Charlotte's Web: Allegory Of The Barn

1457 words - 6 pages

Charlotte's Web by E.B. White is a children's novel that tries to instill the values of friendship, loyalty and basic characteristics of humans through an adventure of farm animals. This novel was written in the early 1950's at the time when the world was split by a curtain in two. It is open and direct in topics dealing with traits of certain animals and their role in the society of the "barn", but one cannot disconcert the subtle praise this novel gives to the society that this novel is encompassed by. Charlotte's Web contains re-occurring imagery, which implies that the society in which the characters live in is bountiful and that farm life is relatively easy, and brings the promise of ...view middle of the document...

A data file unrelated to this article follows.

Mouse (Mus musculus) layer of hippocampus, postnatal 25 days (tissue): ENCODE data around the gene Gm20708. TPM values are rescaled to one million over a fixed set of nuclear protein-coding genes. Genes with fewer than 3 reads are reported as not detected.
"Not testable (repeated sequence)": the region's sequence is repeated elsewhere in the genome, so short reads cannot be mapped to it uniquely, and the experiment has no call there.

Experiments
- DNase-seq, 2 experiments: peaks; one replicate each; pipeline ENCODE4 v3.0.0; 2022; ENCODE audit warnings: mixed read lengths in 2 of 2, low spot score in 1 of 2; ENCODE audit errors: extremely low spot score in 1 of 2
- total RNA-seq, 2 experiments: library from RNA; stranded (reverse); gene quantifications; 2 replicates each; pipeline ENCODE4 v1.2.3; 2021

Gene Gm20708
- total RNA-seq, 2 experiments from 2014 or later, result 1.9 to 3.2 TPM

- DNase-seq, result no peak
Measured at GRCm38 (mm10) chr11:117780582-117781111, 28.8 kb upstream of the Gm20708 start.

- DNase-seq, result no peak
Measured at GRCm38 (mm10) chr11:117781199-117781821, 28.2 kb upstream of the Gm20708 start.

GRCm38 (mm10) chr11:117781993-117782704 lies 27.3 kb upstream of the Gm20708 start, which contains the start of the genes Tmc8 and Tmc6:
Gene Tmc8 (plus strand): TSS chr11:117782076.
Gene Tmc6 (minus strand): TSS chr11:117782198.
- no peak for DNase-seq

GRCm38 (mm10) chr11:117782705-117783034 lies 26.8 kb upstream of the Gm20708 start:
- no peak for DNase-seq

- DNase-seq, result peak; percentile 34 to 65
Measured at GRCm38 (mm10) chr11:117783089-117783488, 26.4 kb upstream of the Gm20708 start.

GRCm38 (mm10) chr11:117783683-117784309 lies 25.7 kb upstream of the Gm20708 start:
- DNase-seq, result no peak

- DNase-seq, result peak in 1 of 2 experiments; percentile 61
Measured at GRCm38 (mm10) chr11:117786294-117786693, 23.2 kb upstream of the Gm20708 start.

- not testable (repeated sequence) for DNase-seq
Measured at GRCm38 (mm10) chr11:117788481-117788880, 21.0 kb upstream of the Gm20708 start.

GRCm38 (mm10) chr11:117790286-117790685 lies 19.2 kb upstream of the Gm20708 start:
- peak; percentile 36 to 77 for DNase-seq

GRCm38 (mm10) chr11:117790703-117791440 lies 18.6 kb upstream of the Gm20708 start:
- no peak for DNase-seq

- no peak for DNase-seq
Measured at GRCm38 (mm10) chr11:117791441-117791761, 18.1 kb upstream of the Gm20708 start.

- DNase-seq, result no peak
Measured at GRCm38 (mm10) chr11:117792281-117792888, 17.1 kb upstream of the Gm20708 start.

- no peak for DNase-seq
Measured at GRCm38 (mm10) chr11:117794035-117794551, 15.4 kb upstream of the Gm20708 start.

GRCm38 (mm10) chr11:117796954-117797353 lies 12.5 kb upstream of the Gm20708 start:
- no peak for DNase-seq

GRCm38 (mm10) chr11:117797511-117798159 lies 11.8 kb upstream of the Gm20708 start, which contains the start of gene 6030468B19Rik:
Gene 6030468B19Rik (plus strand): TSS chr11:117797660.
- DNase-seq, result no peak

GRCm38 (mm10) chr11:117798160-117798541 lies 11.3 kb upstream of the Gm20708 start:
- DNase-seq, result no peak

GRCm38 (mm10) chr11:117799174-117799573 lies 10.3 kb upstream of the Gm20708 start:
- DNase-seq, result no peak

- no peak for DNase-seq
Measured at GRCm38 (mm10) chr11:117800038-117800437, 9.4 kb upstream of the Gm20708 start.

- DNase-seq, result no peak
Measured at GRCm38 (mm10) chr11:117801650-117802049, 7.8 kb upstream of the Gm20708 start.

It may be argued that these descriptions are made so specific in order to indulge the imagination of a child reading this novel. A valid argument can be made that Mr. White consciously or subconsciously introduced this descriptive element to praise and embellish the success of the life that he considers to be rural. One has to stress that any notions of this imagery being used consciously is very unlikely simply because public and open displays in literature were not uncommon at this time and there would be no reason for the author to be this subtle consciously.Another re-occurring image that is the most prominent symbol of Capitalism is not referred to often in this novel but is referred to nevertheless. Money is not something that the author uses here as a force that in some subtle way drives the story of the novel. That is to say, greed is not the force behind the story and monetary references are minor but important when analyzed from a semiotic perspective. Although in Ch II Wilbur is sold it is not specific for how much, but latter on in the story the author describes the abundance of goods at the fair and the freedom the kids enjoy when they get there. Most receive money from their parents and are free to do whatever they wish with the allowance they have received. The significance of this is that, beside of this being a step in maturity of the characters involved, the amount that is dispensed by the adults to Fern and Avery is fairly descriptive again. "Mr. Arable gave Fern two quarters and two dimes. He gave Avery five dimes and four nickels"(131). This type of descriptive imagery is repeated once more when Mr. Zuckerman receives the prize for Wilbur and the author once more tells us "He [the judge] handed Mr. Zuckerman two ten dollar bills and a five dollar bill"(160). It's fairly uncommon to be descriptive about money in this manner in children's novels and one can only assume the meaning and the context in which this was written in.The Fair is another vehicle that is used to emphasize the excess that children indulge themselves to once a year. The author is fairly descriptive as to what one can find at the fair. This is surely done to justify the excitement that Avery and Fern display when they are finally "released" upon the fair. E.B. White is also descriptive as to what Tempelton can find at the fair. The wasted food is plentiful and at one point Tempelton himself said how he "[I] must have eaten the remains of thirty lunches" (148). This laid-back mention of the food that is wasted again brings about the notion of excess, which is the heart of the argument against Capitalism. Food is a re-occurring image that is used to display the excess the people live in E.B.Whites novel. Wilbur being dirty, because he is a pig, is washed by Mr. Zuckerman's farm hand Lurvy with buttermilk. This is not the only instance where food is the symbol of excess. Wilbur's diet...

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